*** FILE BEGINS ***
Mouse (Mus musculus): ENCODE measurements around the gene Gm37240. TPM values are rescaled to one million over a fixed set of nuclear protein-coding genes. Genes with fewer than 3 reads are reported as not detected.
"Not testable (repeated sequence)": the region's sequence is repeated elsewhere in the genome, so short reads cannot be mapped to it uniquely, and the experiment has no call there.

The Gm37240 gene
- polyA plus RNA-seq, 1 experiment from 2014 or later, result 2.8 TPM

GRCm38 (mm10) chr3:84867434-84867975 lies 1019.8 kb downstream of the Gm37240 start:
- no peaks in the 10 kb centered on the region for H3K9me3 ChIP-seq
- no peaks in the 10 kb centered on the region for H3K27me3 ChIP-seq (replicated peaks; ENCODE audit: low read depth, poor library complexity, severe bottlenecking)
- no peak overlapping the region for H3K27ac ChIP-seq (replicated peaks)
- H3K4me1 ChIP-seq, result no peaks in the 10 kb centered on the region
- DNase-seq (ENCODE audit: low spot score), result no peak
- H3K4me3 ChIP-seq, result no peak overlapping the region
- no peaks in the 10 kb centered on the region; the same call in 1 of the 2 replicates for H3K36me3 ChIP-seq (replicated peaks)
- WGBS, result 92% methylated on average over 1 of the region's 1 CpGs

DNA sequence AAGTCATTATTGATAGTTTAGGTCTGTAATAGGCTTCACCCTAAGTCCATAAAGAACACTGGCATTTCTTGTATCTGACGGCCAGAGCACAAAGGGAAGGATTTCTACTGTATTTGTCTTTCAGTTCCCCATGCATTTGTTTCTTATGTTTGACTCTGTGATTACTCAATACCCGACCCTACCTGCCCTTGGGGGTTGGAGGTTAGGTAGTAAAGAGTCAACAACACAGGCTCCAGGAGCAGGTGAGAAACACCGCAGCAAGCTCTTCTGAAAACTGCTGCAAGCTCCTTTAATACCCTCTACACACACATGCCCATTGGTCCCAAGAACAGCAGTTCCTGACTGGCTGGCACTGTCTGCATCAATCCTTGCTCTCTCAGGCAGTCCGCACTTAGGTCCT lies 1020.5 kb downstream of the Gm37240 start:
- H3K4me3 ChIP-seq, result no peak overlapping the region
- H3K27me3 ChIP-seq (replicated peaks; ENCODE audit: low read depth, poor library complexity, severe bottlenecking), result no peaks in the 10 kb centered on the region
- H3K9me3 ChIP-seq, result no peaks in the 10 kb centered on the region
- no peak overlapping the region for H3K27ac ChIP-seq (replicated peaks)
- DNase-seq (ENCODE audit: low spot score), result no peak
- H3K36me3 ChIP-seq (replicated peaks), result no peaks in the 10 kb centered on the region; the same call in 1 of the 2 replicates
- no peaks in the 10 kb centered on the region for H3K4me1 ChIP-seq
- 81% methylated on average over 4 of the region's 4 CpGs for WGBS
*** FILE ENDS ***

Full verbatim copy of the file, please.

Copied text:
Mouse (Mus musculus): ENCODE measurements around the gene Gm37240. TPM values are rescaled to one million over a fixed set of nuclear protein-coding genes. Genes with fewer than 3 reads are reported as not detected.
"Not testable (repeated sequence)": the region's sequence is repeated elsewhere in the genome, so short reads cannot be mapped to it uniquely, and the experiment has no call there.

The Gm37240 gene
- polyA plus RNA-seq, 1 experiment from 2014 or later, result 2.8 TPM

GRCm38 (mm10) chr3:84867434-84867975 lies 1019.8 kb downstream of the Gm37240 start:
- no peaks in the 10 kb centered on the region for H3K9me3 ChIP-seq
- no peaks in the 10 kb centered on the region for H3K27me3 ChIP-seq (replicated peaks; ENCODE audit: low read depth, poor library complexity, severe bottlenecking)
- no peak overlapping the region for H3K27ac ChIP-seq (replicated peaks)
- H3K4me1 ChIP-seq, result no peaks in the 10 kb centered on the region
- DNase-seq (ENCODE audit: low spot score), result no peak
- H3K4me3 ChIP-seq, result no peak overlapping the region
- no peaks in the 10 kb centered on the region; the same call in 1 of the 2 replicates for H3K36me3 ChIP-seq (replicated peaks)
- WGBS, result 92% methylated on average over 1 of the region's 1 CpGs

DNA sequence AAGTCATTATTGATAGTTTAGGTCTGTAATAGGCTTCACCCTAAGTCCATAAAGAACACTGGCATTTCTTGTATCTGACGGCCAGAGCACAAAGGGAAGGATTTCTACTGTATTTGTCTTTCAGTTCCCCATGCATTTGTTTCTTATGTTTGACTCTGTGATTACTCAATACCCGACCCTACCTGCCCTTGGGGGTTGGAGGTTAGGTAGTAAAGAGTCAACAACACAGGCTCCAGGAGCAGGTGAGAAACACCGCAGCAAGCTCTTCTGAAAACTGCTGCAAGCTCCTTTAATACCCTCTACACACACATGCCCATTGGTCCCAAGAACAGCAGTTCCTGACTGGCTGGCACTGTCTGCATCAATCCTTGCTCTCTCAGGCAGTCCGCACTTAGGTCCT lies 1020.5 kb downstream of the Gm37240 start:
- H3K4me3 ChIP-seq, result no peak overlapping the region
- H3K27me3 ChIP-seq (replicated peaks; ENCODE audit: low read depth, poor library complexity, severe bottlenecking), result no peaks in the 10 kb centered on the region
- H3K9me3 ChIP-seq, result no peaks in the 10 kb centered on the region
- no peak overlapping the region for H3K27ac ChIP-seq (replicated peaks)
- DNase-seq (ENCODE audit: low spot score), result no peak
- H3K36me3 ChIP-seq (replicated peaks), result no peaks in the 10 kb centered on the region; the same call in 1 of the 2 replicates
- no peaks in the 10 kb centered on the region for H3K4me1 ChIP-seq
- 81% methylated on average over 4 of the region's 4 CpGs for WGBS